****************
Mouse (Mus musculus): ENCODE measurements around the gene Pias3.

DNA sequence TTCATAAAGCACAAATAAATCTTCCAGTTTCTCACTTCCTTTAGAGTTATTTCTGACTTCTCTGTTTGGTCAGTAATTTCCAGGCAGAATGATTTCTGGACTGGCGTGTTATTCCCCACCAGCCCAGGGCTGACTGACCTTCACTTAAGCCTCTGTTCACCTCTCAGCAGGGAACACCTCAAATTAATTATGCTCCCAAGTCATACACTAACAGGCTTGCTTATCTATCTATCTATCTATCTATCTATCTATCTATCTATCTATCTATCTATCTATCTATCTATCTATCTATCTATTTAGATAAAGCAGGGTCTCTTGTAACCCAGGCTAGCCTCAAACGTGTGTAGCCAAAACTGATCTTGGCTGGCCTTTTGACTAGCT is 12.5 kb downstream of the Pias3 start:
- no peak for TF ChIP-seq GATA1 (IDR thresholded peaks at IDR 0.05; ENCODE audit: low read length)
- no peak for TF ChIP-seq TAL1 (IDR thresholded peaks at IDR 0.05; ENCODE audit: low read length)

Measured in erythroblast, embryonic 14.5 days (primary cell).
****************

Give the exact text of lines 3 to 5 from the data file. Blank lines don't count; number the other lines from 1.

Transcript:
- no peak for TF ChIP-seq GATA1 (IDR thresholded peaks at IDR 0.05; ENCODE audit: low read length)
- no peak for TF ChIP-seq TAL1 (IDR thresholded peaks at IDR 0.05; ENCODE audit: low read length)

Measured in erythroblast, embryonic 14.5 days (primary cell).